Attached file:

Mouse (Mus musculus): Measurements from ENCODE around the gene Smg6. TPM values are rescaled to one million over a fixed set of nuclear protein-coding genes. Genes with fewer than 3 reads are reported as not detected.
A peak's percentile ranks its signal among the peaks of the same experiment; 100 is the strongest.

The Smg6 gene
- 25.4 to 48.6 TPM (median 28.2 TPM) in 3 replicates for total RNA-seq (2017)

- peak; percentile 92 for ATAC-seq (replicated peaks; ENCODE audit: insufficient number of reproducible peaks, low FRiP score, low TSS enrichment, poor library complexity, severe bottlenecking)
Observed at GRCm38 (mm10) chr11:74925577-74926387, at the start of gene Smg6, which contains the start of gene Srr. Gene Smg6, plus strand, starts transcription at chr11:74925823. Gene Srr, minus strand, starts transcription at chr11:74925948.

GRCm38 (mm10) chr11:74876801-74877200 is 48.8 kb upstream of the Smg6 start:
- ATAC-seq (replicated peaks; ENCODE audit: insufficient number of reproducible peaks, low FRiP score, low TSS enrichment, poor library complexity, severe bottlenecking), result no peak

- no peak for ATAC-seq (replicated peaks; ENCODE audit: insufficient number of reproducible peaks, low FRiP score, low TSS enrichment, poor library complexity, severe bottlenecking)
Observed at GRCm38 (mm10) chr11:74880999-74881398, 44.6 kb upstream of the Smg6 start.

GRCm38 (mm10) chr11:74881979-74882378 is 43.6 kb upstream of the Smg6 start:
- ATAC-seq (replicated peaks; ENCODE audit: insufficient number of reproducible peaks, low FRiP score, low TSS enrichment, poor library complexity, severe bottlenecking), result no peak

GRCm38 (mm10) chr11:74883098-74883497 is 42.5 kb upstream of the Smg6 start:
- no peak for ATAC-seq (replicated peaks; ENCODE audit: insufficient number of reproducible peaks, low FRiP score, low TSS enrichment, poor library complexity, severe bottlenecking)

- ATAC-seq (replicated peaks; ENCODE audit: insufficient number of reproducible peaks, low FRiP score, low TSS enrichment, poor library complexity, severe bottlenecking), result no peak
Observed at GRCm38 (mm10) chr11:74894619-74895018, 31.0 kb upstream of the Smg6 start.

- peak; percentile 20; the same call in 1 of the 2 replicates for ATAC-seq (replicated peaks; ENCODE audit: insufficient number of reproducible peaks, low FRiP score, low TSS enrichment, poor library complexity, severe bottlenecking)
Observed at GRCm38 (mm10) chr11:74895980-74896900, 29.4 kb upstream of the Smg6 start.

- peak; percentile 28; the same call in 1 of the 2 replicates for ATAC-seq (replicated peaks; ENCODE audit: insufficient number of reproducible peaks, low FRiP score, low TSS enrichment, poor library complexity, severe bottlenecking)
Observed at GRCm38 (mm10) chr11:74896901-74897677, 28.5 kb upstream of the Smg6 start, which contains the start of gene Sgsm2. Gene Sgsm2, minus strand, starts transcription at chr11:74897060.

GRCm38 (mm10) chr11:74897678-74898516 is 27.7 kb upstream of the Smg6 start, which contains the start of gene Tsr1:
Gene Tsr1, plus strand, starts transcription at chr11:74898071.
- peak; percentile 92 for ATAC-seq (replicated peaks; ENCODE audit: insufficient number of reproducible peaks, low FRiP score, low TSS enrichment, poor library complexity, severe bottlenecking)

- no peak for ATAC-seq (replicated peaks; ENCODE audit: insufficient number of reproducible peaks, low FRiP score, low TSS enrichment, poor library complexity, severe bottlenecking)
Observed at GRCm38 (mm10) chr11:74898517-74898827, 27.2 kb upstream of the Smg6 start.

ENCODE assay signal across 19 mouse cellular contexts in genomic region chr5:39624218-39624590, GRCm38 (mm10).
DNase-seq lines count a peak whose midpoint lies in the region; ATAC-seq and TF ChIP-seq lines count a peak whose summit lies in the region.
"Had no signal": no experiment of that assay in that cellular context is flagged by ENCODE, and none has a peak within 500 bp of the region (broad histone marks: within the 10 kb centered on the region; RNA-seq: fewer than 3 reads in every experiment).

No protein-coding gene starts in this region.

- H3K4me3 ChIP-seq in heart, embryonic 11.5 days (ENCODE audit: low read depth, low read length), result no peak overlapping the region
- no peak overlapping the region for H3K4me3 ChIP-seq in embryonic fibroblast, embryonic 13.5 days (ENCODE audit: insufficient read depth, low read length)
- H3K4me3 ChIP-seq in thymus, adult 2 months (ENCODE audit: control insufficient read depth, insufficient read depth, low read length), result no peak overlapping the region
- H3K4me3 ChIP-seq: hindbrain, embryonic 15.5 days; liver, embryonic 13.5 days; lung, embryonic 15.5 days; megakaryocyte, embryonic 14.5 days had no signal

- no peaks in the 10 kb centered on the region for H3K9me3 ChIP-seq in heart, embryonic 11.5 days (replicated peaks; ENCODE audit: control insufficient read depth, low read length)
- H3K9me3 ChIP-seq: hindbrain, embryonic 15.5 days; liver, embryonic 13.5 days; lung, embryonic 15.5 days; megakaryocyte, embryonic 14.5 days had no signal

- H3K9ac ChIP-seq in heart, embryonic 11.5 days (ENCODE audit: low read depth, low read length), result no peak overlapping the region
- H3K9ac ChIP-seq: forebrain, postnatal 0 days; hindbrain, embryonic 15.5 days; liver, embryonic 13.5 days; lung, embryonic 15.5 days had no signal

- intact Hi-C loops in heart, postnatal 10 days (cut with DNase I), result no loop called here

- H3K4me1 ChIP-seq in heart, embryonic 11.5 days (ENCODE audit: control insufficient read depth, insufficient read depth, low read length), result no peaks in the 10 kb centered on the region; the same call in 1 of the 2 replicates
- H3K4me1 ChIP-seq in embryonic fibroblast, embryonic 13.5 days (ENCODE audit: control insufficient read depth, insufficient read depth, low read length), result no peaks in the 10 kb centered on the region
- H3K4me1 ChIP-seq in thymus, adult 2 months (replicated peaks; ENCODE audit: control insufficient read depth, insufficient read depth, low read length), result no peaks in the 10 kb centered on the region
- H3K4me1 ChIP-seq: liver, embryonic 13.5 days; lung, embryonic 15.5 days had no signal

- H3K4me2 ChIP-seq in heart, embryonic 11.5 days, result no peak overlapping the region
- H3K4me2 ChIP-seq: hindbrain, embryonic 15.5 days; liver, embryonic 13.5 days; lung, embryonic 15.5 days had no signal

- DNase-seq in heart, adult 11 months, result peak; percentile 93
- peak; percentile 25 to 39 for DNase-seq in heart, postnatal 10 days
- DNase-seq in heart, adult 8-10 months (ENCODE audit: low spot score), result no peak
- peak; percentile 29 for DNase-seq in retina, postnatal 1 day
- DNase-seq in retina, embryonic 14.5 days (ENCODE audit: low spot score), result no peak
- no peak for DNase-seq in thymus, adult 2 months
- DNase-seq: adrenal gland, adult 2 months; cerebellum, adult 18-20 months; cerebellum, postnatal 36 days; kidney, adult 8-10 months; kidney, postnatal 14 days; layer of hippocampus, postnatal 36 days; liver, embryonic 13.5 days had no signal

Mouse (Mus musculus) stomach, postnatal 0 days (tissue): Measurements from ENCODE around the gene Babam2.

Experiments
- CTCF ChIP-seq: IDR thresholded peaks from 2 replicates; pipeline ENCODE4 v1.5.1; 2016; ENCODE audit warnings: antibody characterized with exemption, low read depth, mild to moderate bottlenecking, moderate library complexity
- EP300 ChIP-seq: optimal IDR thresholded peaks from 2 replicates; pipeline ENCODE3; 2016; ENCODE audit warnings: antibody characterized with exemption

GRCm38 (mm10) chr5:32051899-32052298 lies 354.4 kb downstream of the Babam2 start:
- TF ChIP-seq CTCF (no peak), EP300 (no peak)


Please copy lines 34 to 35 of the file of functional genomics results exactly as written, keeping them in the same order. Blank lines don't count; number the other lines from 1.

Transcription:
- no peaks in the 10 kb centered on the region for H3K9me3 ChIP-seq in heart, embryonic 11.5 days (replicated peaks; ENCODE audit: control insufficient read depth, low read length)
- H3K9me3 ChIP-seq: hindbrain, embryonic 15.5 days; liver, embryonic 13.5 days; lung, embryonic 15.5 days; megakaryocyte, embryonic 14.5 days had no signal